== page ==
Have you seen the film 'They Shall Not Grow Old'? It's a collection of films from World War One which Peter Jackson...director of Lord of the Rings...restored and re-imaged to turn the grainy black and white images into colour. It brings to life the colour and the horror of what the soldiers went through during 1914-1918. It gives the viewer an opportunity to get a taste of what things were really like in the trenches.
But, what would it be like if, just like in the WW1 film, those images could be brought into the 21st Century in full, realistic colour? Well, that’s precisely what Paul Days has mastered. Paul, who is an auditor by profession, has turned a hobby into a business.
Two of the big passions in Paul’s life are sport (with a very heaving emphasis on Sunderland AFC) and what was initially tinkering with art and design. For example…and Sunderland fans are you aware of this…Paul was the first webmaster for the football club’s website. He launched the original www. sunderland-afc.com and laid the foundations for what you see today.
“To be honest, that also started as a hobby,” said Paul. “I started it on a freelance basis in the mid 1990’s when people were just starting to see the potential of websites. I think Sunderland was one of the first clubs in the country to have a proper, designated website which was aimed at giving information to the fans. Chelsea and Fulham started their sites at about the same time. I ran the website until 2002 but a mixture of work and family commitments meant that I had to give it up.”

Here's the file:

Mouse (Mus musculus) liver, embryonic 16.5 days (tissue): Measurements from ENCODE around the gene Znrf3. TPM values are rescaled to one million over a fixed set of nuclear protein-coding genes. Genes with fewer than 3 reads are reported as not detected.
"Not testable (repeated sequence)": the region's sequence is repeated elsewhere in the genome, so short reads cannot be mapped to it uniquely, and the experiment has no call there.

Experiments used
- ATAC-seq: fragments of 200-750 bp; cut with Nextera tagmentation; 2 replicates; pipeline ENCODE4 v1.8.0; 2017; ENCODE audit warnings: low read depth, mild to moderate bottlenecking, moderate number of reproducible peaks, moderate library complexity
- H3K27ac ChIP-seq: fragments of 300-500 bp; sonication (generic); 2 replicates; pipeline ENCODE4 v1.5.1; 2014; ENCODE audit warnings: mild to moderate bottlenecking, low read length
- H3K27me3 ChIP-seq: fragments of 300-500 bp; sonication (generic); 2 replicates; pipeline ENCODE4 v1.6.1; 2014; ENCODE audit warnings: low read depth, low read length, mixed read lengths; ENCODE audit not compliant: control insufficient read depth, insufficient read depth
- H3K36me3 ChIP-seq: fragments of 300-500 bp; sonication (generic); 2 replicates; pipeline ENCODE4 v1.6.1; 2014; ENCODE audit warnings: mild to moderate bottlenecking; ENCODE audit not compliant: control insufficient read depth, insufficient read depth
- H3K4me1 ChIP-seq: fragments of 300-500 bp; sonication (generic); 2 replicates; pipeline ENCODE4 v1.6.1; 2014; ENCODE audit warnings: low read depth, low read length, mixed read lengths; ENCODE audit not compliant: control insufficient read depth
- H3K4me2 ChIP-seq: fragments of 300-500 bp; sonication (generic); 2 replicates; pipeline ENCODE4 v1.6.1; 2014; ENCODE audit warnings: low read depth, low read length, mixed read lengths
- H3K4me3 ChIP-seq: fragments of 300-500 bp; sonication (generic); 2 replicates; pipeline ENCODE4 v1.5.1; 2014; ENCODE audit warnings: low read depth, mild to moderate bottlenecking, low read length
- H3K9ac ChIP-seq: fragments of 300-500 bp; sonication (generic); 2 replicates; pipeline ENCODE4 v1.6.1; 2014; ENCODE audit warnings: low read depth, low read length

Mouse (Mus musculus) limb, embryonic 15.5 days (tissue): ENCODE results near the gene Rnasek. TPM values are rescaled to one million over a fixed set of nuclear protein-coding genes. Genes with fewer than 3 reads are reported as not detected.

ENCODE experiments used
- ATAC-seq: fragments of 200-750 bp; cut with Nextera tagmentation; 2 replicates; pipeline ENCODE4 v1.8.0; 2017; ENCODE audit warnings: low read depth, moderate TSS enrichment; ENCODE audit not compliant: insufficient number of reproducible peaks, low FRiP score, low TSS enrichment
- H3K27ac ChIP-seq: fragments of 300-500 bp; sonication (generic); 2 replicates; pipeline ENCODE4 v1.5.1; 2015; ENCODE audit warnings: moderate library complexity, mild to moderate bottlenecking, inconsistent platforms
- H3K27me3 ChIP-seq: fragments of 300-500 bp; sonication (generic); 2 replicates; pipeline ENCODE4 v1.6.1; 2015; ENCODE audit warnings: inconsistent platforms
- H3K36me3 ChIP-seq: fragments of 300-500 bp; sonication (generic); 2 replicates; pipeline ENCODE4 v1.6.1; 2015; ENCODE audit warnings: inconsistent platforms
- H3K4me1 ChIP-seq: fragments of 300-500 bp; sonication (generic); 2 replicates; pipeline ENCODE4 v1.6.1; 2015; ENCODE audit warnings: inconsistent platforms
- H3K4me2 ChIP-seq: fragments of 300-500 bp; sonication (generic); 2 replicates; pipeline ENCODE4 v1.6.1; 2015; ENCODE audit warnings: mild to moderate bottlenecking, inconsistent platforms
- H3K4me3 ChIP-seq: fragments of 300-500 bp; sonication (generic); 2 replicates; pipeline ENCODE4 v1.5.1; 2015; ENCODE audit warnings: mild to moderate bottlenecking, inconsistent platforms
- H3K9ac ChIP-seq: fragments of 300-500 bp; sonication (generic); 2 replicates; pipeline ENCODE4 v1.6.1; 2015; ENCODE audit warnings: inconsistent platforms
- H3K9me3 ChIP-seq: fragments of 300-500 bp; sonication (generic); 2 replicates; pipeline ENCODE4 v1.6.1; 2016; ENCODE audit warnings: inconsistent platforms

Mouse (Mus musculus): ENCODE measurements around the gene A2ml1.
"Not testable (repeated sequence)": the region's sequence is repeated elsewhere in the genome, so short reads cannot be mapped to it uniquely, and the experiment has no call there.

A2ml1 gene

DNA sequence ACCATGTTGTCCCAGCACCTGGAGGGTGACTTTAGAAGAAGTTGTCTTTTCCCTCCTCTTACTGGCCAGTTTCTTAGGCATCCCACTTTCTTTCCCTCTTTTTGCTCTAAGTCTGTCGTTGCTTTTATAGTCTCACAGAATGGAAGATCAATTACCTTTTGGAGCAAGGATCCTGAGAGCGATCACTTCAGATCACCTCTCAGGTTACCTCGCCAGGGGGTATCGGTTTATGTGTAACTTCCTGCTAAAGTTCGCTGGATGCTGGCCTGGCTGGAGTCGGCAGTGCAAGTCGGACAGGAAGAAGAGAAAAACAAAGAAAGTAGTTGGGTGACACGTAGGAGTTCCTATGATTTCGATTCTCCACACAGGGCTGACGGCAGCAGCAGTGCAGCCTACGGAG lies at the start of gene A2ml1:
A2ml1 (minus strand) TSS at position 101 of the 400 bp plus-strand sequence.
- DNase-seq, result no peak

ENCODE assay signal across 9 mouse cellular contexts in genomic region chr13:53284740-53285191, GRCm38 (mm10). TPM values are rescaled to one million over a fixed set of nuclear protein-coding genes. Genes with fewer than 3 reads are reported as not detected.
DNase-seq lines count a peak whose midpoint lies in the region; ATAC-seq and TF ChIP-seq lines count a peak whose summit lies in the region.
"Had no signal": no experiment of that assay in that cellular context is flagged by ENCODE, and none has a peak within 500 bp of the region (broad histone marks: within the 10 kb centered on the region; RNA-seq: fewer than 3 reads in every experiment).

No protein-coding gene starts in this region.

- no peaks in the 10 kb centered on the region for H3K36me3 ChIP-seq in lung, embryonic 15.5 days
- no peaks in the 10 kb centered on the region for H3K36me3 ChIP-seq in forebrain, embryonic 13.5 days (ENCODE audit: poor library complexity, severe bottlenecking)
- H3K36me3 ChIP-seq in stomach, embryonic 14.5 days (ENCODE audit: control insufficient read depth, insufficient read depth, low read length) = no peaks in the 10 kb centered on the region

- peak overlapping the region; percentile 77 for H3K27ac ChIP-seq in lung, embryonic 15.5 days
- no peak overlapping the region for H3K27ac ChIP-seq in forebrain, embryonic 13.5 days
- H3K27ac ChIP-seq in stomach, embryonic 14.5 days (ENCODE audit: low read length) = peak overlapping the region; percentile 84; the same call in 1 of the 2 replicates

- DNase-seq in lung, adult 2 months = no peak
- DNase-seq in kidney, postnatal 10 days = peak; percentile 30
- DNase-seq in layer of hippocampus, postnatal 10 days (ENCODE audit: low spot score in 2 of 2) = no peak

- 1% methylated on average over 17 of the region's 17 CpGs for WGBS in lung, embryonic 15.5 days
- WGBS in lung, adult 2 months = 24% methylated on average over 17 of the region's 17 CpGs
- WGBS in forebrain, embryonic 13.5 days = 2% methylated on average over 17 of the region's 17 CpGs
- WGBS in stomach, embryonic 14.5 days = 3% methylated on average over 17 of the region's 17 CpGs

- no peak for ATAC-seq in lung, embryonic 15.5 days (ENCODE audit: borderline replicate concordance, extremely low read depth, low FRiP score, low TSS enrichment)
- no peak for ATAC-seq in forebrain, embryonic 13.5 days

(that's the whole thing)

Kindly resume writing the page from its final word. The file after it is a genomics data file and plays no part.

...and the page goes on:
But Paul didn’t give up a love for Sunderland or football and sport in general. He’s written books on the history of various clubs…Sunderland, Manchester Utd., Celtic, Millwall etc. As part of his research he has collected and traded thousands of old postcards and photographs which, of course, in the very early days of football, were all in black and white or sepia. Many of them were in a poor condition. It was at this point that Paul’s curiosity… and an eye for colour and detail…led him to investigate what those old photos would look like in colour…the real colour of the strips, the grass, the muddy pitches, the crowds and the portrait photos of players and staff.
“I’ve always been good when it comes to images and design and I love working with software such as Photoshop. I’d been tinkering with the idea of colourising and restoring old photos off and on for a couple of years, but then, like a lot of people, Covid-19 arrived and I was forced to spend most of my time sitting in the house. I got bored and so, to keep myself occupied, I began to seriously investigate how you brought black and white photos back to life and to make them ‘real.’ Bit by bit the idea has spread.”
It certainly has. Paul’s hobby has now turned into a successful business which now rates as the UK’s biggest football colourisation company. He’s called it World Vintage Colours and a website is to follow. He was recently contacted by BBC Scotland who found out what he was up to.